Hi, I am a “home recorder”, have been using the Roland Octa-Capture but finding it’s not very reliable and often needs to be rebooted. I am looking to move to a PCI-Express based board rather than USB/FW.
I can find some quite impressive RME cards boasting things like 384 channels of audio. But at home I just need 4 channels. 2 x XLR with Phantom power, and 2 x Jack/Phono to plug in a piano. Maybe I will get another 8 channel just to be on the safe side. But I really don’t need or want something with hundreds of channels.
What I am looking for is something of professional quality but not a huge amount of channels which would simply be wasted. Ideally a PCI card with then a proper rack mount or desk mount breakout box, rather than just cables hanging directly out of the back of the card. Does anything like this exist that isn’t ~10 years old?
Budget isn’t something I’m considering at this stage, I want something of high quality, and just don’t want to be paying for excess channels.
The RME Fireface 800 looks good, but I’d really want something hooked up via PCI-Express and not FW/USB. Plus that thing is 11 years old now. Help?
I’m pretty much in the same boat as you. I’m very happy with my Echo Layla 3G PCI (rack montable or desktop) card but am planning a new machine, the problem is, I don’t know of any new mobos (such as the x99 ones) which have even one PCI slot.
And as you say, the PCIe cards with just a couple or a few I/Os, and a breakout box, don’t seem to exist.
I’m kind of ‘forced’ into considering an RME HDSPe AIO PCIe card which does the have potential to run a lot of I/Os, but does have all those cables hanging at the back of the computer, and no breakout box. Very awkward in my situation, and expensive.
In the past I had an RME DIGI 96/8 PST PCI card, one stereo in, one stereo out on the back of the card, plus the possibility of having 8 I/Os via a light pipe. I was very happy with that until RME decided not write x64 drivers for it. So when I built my present machine with Windows 7 x64 I had to find another card, enter the Layla.
It is somewhat perplexing that no-one seems to make a high quality, low latency PCIe card with a breakout box and just a few I/Os. There must be a market for one?
End of rant, and I’m sorry I can’t be of much help ,
Though it may work in this case, unfortunately I couldn’t get something like this to work for my Motu MTP 8X8 midi serial router. But I ‘could’ just take one of the midi out’s, into the midi in of my sound card.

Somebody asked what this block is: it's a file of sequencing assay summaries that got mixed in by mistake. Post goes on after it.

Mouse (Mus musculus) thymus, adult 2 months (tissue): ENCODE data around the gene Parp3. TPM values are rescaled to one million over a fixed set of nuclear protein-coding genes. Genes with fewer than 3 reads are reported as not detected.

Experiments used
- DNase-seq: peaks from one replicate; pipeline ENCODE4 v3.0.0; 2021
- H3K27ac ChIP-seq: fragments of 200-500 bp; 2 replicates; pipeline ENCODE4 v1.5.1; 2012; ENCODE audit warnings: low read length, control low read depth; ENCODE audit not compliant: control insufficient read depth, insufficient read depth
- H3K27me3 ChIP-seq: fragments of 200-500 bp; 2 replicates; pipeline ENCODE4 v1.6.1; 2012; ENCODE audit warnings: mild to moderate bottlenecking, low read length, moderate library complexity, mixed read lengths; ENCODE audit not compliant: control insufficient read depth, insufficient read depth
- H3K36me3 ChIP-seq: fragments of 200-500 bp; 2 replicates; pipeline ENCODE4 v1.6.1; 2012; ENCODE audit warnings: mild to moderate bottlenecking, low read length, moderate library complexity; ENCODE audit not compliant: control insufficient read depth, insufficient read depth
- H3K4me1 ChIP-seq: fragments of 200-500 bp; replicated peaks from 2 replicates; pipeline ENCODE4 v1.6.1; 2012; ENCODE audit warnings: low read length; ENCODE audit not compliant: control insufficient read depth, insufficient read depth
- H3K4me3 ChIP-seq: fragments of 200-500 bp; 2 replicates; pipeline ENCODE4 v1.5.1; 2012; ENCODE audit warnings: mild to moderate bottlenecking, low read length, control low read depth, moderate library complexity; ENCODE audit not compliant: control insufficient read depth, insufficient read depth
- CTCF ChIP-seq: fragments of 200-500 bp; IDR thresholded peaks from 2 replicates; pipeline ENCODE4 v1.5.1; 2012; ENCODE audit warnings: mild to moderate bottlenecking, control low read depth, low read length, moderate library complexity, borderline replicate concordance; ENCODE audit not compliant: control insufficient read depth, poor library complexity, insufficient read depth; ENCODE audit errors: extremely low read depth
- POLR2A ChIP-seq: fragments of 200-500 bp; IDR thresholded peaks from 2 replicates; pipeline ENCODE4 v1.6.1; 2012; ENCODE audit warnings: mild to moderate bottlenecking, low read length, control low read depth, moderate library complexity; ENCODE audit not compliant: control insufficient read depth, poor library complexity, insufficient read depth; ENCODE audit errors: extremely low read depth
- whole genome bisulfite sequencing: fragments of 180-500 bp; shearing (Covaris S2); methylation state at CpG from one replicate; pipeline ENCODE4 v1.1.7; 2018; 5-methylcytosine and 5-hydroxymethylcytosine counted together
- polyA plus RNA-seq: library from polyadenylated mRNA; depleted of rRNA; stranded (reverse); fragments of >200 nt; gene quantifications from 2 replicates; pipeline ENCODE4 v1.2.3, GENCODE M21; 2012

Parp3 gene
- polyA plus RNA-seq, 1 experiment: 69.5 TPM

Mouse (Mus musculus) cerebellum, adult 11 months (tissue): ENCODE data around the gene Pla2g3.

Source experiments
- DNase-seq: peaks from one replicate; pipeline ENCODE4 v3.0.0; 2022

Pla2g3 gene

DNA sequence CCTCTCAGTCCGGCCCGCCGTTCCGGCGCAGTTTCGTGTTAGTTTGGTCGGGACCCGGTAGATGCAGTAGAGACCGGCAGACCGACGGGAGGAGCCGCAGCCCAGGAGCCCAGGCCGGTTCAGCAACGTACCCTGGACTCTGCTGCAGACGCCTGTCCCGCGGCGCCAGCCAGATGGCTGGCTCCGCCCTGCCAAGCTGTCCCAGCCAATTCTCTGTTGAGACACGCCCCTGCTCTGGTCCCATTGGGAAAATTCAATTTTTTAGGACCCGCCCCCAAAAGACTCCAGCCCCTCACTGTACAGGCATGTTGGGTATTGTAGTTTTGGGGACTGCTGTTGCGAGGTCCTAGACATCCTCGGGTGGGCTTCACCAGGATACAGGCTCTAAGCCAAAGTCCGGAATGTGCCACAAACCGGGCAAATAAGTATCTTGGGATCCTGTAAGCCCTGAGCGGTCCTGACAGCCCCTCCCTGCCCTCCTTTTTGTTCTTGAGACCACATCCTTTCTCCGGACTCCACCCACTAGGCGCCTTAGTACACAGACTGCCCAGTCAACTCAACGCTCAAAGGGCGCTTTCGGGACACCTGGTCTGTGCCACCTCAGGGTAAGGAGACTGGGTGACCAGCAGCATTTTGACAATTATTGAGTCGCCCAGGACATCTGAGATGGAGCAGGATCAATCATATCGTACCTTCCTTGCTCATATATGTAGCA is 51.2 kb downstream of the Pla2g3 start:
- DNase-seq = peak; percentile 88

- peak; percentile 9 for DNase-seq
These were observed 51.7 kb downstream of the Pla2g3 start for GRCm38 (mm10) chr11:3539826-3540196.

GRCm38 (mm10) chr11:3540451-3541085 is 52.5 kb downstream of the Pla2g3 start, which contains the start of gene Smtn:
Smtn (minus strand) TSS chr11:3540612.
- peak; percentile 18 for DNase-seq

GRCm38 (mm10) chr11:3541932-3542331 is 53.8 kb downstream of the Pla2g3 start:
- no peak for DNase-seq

But speaking of PCI based audio cards, I have several older Aardvark Q10’s and Aark 24 cards which are all PCI. In addition I read that Aardvarks as well as some other older PCI based cards won’t get enough voltage on many recent motherboards that even have PCI slots.
My solution is simply to not use the Aardvarks on newer boards, but use older boards that are fully compatible. To me, my Aardvarks are far more important than a ‘new’ machine…yeah, even though I must stay on Win XP 32 bit to continue using them. I get around the XP/32 bit limitation by networking multiple XP machines, and have all the resources I need!
Yeah, that would really be something. Though I find business people don’t do things out of the goodness of their hearts, and would much rather fry larger fish $$$$. I’d also think the other partners would have to relinquish some kind of control as well to make it legal, even though their product line is dead.
At least, while others have found them useless without the ability to be able to use them on current 64 bit systems, it’s given me the opportunity to have picked up extra interfaces at great prices, which has also allowed me to have several great full featured cards to experiment with multiple computers.
And regarding part of this thread title “quality over quantity” I feel I have both.
Thanks all. Still on the lookout (but probably going to have to wait) for PCI-E solution. For now, I just picked up a Steinberg UR44 to replace the Roland. Much more stable, no pops/crackles at the low rates, and I like the simplicity of the twisty knobs on the front rather than the Roland interface which was a bit gimmicky for me. That’ll keep me going for now!